More on the Heritage Foundation's Economic Freedom Index
December 17, 1996
The 1997 Index of Economic Freedom published jointly by the Heritage Foundation and the Wall Street Journal -- reported here yesterday -- contains some eye-opening correlations between economic freedom and economic growth.
- Between 1980 and 1993, annual real gross domestic product growth per capita in countries with the comparatively freest economies averaged 2.88 percent.
- In countries judged "mostly free," the rate of growth was 0.97 percent.
- Those countries ranked "mostly not free" were subjected to negative growth of 0.32 percent.
- In economically repressed countries, there was an average 1.44 percent annual decrease in economic activity per capita.
Nearly half of countries rated as mostly unfree or repressed have received U.S. foreign aid for over 35 years. Of these, one-third are poorer than they were in 1965 and one-third are no better off.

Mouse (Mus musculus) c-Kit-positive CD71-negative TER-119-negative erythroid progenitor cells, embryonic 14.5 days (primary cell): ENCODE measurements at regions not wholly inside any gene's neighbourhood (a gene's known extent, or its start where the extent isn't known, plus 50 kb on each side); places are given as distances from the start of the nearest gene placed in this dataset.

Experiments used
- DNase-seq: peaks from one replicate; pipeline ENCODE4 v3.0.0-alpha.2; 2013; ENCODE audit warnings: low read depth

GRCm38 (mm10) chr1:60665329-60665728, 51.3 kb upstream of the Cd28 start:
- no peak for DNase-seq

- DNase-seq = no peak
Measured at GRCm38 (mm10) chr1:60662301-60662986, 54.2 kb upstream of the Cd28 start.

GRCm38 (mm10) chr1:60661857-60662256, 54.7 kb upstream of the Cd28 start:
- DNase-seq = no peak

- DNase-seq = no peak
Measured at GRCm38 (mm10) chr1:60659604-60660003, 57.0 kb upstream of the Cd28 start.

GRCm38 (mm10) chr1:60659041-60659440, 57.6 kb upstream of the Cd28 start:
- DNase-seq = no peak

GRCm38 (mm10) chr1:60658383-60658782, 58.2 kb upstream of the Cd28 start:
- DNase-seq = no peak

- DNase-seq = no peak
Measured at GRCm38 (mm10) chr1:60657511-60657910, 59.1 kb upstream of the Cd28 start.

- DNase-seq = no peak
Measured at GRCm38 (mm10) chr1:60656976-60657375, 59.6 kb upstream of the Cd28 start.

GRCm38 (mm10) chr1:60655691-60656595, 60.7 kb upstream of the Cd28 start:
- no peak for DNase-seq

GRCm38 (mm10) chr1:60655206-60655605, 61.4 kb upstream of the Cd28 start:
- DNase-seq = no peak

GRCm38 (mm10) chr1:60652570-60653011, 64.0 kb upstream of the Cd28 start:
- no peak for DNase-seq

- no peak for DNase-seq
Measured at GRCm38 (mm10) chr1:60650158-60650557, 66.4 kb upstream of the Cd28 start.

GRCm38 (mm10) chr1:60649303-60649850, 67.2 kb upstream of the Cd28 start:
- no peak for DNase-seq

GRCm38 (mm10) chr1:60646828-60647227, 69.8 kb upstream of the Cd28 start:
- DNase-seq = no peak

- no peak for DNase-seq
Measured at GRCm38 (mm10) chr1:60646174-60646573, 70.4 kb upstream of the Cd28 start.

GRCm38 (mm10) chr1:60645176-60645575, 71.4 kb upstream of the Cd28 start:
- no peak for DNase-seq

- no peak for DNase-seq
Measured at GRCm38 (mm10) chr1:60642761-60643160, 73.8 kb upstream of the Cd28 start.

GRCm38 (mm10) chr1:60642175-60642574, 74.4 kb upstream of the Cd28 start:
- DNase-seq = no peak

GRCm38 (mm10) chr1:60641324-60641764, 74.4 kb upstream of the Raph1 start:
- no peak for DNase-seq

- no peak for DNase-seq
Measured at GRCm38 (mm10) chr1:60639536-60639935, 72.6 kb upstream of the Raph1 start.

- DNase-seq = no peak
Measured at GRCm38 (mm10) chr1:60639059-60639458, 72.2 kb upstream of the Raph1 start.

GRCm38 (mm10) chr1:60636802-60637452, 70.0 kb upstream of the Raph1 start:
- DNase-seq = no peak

Experts say much of the aid disappeared through fraud and corruption. And a substantial portion was wasted due to bad advice from Western development economists who told recipient countries to set up trade barriers, establish state-owned industries and erect wage and price controls.
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